Bou­quet may be hid­ing thorns

Many in this coun­try will take com­fort in the no­tion that, for now, Canada is not on the Trump ad­min­is­tra­tion’s hit list

Cape Breton Post - - EDITORIAL - Chan­tal He­bert is a na­tional af­fairs with Torstar Syndicate Ser­vices.

In the spirit of Valen­tine’s Day, Don­ald Trump handed Justin Trudeau the rose he cov­eted on Mon­day in Wash­ing­ton. Like all roses, it comes with thorns. Only time will tell whether those thorns mat­ter more than the flower it­self.

Un­til then, the first faceto-face meet­ing be­tween the prime min­is­ter and his new coun­ter­part in the White House can be said to have gone about as well as could be ex­pected. That’s not just be­cause the two did not wres­tle each other to the ground over the course of not one but two hand­shakes.

Trudeau got what he most wanted in the shape of a state­ment straight from the horse’s mouth that when it comes to im­prov­ing the Amer­i­can econ­omy, Trump mostly sees trade with Canada as part of the so­lu­tion.

If the in­tense fed­eral lob­by­ing of the past few weeks has been about any­thing, it has been about driv­ing home the point that on trade, the United States and Canada ben­e­fit from be­ing un­der a com­mon um­brella.

That could be im­por­tant if and when NAFTA comes up for rene­go­ti­a­tion, as it could frame the U.S. out­look on the talks on less ad­ver­sar­ial lines than many in Canada feared.

Cana­di­ans with long mem­o­ries might re­flect on the irony that in an­other era, un­der a prime min­is­ter of the same last name, the in­ter­de­pen­dence of the two economies tended to be por­trayed as an ex­is­ten­tial prob­lem. Now it is an ideal to pre­serve and pro­tect with all the means at the dis­posal of a fed­eral gov­ern­ment. By a twist of elec­toral fate, Trudeau is the keeper of Brian Mul­roney’s free-trade legacy. But at what cost down the road?

Since Trump’s in­au­gu­ra­tion, the prime min­is­ter had strived to not let ob­vi­ously deep dif­fer­ences on im­mi­gra­tion and refugee pol­icy poi­son the Canada/U.S. trade well. That was al­ways go­ing to be eas­ier to ac­com­plish at a dis­tance than in the phys­i­cal prox­im­ity of a joint news con­fer­ence. Con­fronted with the con­tra­dic­tions in their approaches Mon­day, the two lead­ers ob­served a tacit pact of non-ag­gres­sion.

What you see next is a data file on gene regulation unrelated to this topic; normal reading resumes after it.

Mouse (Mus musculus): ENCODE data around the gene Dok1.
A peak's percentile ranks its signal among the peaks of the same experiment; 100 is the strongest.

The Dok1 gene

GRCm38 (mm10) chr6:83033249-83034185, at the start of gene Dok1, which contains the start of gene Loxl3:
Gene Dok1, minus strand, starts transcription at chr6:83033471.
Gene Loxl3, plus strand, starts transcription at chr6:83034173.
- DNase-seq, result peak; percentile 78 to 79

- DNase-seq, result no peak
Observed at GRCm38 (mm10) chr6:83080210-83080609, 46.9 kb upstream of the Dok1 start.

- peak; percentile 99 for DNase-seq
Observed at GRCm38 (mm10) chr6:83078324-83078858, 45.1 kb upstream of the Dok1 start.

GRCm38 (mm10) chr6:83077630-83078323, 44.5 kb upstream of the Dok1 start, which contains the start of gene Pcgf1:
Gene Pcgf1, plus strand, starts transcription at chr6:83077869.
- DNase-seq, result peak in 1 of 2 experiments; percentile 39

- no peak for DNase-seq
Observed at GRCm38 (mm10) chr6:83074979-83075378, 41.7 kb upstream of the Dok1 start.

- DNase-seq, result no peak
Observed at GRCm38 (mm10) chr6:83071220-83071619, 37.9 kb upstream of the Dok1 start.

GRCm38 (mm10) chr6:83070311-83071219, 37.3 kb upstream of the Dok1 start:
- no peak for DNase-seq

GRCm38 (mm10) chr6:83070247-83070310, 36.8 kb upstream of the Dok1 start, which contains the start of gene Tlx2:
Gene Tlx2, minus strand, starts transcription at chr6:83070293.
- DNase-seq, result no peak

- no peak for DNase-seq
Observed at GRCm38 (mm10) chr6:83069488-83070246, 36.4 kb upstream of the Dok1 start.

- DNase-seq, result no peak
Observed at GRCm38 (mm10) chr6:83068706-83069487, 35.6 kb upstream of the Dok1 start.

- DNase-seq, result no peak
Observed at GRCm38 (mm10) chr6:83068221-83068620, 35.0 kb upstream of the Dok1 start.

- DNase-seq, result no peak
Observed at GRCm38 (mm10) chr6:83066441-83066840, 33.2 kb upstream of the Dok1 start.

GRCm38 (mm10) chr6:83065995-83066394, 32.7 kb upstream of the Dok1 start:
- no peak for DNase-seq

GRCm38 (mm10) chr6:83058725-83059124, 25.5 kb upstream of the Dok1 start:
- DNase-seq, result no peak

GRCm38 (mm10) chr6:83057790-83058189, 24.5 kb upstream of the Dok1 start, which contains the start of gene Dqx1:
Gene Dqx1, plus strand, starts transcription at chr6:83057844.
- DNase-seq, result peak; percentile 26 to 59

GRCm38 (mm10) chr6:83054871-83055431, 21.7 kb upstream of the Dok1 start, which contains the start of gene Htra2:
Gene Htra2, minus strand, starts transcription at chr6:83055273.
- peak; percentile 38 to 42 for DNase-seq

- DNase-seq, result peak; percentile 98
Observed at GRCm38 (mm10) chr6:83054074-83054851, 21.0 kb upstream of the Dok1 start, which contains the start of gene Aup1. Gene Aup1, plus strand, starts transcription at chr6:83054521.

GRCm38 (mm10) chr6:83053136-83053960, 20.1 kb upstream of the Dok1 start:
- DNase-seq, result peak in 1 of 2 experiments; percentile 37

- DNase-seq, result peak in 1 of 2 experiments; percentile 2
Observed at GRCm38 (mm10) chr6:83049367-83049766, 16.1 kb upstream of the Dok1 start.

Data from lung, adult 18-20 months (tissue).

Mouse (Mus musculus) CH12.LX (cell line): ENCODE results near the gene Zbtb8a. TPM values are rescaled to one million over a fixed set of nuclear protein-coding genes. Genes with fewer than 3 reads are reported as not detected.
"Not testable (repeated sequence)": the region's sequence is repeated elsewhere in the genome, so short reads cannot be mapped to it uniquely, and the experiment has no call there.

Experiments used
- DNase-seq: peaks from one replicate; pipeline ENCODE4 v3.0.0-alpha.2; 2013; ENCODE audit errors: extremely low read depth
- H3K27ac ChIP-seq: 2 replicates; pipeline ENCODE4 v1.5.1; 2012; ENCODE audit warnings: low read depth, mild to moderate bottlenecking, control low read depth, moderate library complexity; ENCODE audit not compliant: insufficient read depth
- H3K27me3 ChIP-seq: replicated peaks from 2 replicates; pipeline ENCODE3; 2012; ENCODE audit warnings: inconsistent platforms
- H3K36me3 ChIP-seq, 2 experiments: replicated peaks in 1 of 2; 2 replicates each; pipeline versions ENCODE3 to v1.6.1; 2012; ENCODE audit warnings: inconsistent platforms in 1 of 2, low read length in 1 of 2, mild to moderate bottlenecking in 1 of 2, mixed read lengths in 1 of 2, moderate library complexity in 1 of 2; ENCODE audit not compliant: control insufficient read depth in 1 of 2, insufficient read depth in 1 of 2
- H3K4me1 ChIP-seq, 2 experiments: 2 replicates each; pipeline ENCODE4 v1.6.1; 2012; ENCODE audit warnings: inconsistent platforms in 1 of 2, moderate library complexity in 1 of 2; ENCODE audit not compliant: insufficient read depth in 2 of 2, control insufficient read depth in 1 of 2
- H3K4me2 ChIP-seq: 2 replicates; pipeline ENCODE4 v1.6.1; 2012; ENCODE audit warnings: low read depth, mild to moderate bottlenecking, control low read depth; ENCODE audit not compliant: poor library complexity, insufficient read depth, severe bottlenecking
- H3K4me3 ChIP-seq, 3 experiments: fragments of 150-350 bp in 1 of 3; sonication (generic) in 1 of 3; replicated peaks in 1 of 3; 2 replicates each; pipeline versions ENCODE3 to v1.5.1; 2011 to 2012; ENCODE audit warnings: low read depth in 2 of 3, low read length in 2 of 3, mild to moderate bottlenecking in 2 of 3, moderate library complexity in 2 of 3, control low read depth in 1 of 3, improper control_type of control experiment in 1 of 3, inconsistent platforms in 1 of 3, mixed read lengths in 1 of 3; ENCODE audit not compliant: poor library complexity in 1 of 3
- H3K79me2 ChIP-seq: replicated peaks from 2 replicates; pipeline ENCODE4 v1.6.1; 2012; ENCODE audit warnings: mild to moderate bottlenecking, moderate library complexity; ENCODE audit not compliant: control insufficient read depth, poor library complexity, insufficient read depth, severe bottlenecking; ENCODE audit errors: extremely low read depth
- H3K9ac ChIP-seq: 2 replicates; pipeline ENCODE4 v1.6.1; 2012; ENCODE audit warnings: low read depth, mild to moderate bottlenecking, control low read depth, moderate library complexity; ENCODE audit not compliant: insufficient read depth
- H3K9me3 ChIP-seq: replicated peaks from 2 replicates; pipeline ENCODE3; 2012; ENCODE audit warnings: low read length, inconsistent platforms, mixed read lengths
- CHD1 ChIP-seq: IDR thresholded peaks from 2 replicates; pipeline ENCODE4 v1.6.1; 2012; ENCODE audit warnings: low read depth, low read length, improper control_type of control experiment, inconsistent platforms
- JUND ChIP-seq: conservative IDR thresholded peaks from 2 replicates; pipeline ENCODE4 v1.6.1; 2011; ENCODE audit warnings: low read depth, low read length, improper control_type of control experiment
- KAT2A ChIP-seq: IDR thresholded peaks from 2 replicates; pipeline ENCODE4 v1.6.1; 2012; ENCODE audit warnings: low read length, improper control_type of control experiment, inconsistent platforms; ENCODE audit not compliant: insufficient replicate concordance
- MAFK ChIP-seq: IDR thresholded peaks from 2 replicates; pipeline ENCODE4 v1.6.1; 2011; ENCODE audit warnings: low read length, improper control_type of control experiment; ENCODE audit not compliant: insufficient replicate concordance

Trudeau stuck to his guns on the no­tion that Syr­ian refugees are not by def­i­ni­tion a se­cu­rity risk with­out stick­ing those guns overtly in the face of the pres­i­dent. Even as Trump pro­moted his travel ban on cit­i­zens of seven Mus­lim-ma­jor­ity coun­tries, he took a pass at an op­por­tu­nity to link the mea­sure to the se­cu­rity of the Canada/U.S. bor­der. That may be for an­other day. For if there are thorns in Mon­day’s bou­quet of words they would be found in the sec­tion of an oth­er­wise boil­er­plate joint com­mu­nique that recom­mits the two coun­tries to pur­su­ing the har­mo­niza­tion of their bor­der ser­vices.

A bill cur­rently mak­ing its way through Par­lia­ment would give U.S. bor­der agents new pow­ers to ques­tion, search and even de­tain Cana­dian cit­i­zens on Cana­dian soil.

Ex­ist­ing ar­range­ments al­ready al­low Amer­i­can bor­der of­fi­cials op­er­at­ing in­side Canada’s ma­jor air­ports un­der a long-stand­ing pre-clear­ance agree­ment be­tween the two coun­tries to im­ple­ment what­ever ver­sion of Trump’s travel ban finds favour with the U.S. jus­tice sys­tem.

Then there is Canada’s des­ig­na­tion of the U.S. as a safe coun­try for refugee pur­poses, a mea­sure that pre­vents most peo­ple who land in the United States from ap­ply­ing for refugee sta­tus in this coun­try.

No one en­vis­aged a Trump­style travel ban at the time those mea­sures were put in place.

But if the pres­i­dent does stick with plans to se­lec­tively ban im­mi­grants, refugees and visi­tors to the U.S. on the ba­sis of their coun­try of ori­gin, it will be hard for Trudeau to con­tinue to look the other way and at the same time pre­tend that Canada is lead­ing by ex­am­ple by stick­ing to its prin­ci­ples.

In any event, for now, many in this coun­try – in par­tic­u­lar in cor­po­rate Canada – will take com­fort in the no­tion that Canada is not on the Trump ad­min­is­tra­tion’s hit list.

For his first face-to-face meet­ing with his new Amer­i­can coun­ter­part, Trudeau had brought along a gag­gle of se­nior cab­i­net min­is­ters and ad­vis­ers. Rarely has Canada had as much face time on a sin­gle day with as many mem­bers of a rookie Amer­i­can ad­min­is­tra­tion. It would not have hap­pened if Trump had not wanted to play along.

It might be best to savour the fra­grance of the rose while it lasts!

Chan­tal Hébert Na­tional Af­fairs

Trudeau

Trump

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